Relapsing-remitting MS (RRMS) is the most common form of Multiple Sclerosis (approximately 40% of all MS cases). People with relapsing-remitting MS have unpredictable relapses (attacks) or symptoms, but generally return to normal (the state of 'remission') between attacks. During this time, the person will either fully or partially recover from the symptoms experienced during the relapse.
If the health of some people with relapsing-remitting MS does deteriorate after each relapse, but their condition is stable between relapses, this is called ‘worsening relapsing-remitting MS’.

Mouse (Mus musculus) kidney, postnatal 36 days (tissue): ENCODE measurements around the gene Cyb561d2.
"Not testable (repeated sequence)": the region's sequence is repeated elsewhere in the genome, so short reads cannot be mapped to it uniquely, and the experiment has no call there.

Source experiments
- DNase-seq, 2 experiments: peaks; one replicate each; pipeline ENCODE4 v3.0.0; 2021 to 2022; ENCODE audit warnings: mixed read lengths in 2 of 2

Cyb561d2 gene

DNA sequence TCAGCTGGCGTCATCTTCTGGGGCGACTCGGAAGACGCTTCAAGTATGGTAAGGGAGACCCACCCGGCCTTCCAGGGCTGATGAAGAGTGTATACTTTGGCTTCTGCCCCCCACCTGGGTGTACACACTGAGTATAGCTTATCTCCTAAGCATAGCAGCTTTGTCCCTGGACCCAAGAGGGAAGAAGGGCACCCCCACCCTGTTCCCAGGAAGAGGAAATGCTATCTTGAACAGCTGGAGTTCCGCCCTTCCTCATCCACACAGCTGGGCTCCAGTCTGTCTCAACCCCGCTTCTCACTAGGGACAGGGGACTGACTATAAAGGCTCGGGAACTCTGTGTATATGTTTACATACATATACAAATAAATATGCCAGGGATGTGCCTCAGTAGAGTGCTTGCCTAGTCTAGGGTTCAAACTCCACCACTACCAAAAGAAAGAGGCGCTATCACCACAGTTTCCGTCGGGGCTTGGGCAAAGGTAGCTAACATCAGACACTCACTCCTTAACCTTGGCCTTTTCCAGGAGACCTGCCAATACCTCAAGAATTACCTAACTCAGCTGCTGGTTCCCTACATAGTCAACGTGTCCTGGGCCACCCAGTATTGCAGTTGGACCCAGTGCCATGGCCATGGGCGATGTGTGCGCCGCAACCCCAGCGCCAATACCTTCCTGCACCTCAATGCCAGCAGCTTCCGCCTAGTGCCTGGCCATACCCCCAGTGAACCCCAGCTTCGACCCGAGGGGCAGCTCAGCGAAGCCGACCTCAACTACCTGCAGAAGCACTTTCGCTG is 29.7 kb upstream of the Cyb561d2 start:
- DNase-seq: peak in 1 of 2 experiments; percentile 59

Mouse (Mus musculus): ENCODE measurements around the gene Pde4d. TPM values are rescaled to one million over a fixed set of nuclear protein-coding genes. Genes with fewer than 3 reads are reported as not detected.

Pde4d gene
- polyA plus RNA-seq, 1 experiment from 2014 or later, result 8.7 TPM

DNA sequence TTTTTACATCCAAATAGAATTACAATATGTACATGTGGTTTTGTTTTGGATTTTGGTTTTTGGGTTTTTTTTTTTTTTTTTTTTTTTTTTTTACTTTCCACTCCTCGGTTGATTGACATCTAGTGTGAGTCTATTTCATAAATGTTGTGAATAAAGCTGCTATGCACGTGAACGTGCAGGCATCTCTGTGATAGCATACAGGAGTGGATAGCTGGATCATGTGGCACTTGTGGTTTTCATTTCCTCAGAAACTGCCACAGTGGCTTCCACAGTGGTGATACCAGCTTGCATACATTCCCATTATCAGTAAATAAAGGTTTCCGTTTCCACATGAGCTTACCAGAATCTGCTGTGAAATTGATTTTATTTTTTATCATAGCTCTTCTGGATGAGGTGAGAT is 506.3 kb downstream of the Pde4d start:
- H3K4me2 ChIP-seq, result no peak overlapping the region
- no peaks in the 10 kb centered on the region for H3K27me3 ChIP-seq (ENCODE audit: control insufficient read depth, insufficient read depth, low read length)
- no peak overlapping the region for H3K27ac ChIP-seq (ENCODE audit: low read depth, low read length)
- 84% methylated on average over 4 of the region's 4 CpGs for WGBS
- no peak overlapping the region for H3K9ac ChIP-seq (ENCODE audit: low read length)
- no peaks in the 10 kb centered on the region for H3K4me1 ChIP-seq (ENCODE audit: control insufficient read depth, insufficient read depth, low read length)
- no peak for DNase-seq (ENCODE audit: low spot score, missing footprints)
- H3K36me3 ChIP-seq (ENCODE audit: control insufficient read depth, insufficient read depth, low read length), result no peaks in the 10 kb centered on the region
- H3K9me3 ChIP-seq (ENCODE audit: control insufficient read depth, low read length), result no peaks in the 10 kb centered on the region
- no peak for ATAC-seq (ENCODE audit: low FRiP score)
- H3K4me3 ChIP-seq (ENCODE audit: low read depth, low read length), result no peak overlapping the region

People with Primary-progressive MS have steadily worsening symptoms from the outset of their diagnosis, and do not have distinct relapses. Their disability gradually worsens, and it may level off at some point or continue over months or years.
Primary-progressive MS is a progressive form of the disease and does not display any definitive periods of relapse or remission.
People with Benign MS (see definition, found below) have mild, infrequent, sensory exacerbations with a full recovery. After one or two attacks with complete recovery and without any disability, this form of MS does not worsen with time and there is no permanent disability or disease progression.